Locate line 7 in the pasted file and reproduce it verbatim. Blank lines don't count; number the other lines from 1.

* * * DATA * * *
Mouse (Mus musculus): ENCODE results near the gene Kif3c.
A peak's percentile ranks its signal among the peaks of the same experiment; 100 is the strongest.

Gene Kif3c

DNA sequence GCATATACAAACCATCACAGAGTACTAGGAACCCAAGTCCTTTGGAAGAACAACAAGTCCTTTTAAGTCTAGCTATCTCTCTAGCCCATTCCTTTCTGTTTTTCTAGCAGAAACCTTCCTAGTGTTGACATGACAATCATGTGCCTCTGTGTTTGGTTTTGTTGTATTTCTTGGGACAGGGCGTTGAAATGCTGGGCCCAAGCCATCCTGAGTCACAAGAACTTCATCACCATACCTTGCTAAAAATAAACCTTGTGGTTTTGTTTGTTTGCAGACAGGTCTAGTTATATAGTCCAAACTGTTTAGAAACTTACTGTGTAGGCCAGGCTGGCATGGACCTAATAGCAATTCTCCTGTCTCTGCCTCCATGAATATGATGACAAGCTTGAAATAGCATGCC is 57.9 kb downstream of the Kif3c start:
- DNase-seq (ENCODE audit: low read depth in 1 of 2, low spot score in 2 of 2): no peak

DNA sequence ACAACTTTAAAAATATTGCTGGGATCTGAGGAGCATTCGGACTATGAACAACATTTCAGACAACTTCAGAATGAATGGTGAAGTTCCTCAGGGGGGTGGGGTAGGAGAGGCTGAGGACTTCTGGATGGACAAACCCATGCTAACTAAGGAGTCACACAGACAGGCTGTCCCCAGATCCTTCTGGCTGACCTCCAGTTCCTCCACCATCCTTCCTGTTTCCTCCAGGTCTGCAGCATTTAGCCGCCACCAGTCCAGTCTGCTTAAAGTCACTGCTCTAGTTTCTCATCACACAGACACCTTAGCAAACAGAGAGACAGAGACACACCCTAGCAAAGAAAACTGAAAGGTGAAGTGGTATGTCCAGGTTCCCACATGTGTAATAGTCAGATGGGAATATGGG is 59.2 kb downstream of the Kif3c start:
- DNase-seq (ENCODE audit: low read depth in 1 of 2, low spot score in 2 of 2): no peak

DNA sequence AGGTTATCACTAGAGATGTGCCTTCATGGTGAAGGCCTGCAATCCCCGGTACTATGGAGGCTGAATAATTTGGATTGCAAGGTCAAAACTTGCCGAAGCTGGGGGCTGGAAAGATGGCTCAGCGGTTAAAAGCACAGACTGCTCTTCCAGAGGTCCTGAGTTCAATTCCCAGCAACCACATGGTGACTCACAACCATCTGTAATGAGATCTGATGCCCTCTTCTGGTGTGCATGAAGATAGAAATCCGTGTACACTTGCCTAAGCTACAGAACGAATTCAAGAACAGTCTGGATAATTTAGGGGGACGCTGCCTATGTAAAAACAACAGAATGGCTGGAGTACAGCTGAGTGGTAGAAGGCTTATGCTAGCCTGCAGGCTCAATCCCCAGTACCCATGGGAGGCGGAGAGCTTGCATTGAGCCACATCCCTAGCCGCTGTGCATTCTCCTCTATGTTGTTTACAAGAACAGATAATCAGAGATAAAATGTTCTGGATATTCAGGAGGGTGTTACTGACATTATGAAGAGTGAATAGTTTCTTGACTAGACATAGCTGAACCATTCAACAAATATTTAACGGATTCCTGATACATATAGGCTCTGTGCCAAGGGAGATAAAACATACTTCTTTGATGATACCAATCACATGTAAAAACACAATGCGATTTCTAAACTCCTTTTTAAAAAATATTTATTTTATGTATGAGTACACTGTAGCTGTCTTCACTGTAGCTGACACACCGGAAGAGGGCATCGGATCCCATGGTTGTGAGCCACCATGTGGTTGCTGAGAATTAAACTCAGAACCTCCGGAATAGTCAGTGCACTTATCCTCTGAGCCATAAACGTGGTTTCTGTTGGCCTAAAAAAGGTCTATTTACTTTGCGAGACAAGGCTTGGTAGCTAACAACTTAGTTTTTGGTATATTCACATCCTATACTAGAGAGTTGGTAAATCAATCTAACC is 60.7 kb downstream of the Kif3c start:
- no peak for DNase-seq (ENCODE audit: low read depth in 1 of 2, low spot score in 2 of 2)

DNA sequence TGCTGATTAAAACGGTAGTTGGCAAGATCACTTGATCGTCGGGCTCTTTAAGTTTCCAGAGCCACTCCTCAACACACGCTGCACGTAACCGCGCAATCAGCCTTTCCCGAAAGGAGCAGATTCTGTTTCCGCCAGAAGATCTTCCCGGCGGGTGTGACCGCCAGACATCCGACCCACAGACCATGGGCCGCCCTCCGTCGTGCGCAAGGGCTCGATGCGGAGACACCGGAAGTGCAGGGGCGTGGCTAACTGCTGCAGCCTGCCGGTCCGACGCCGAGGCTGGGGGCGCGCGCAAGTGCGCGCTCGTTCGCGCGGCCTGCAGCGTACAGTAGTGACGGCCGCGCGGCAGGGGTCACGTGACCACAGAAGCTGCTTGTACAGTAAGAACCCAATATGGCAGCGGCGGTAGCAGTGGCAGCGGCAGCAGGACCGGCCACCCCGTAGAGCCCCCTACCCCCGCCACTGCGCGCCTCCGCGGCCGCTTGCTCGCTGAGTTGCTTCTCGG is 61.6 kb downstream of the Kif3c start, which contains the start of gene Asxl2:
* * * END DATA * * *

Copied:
- DNase-seq (ENCODE audit: low read depth in 1 of 2, low spot score in 2 of 2): no peak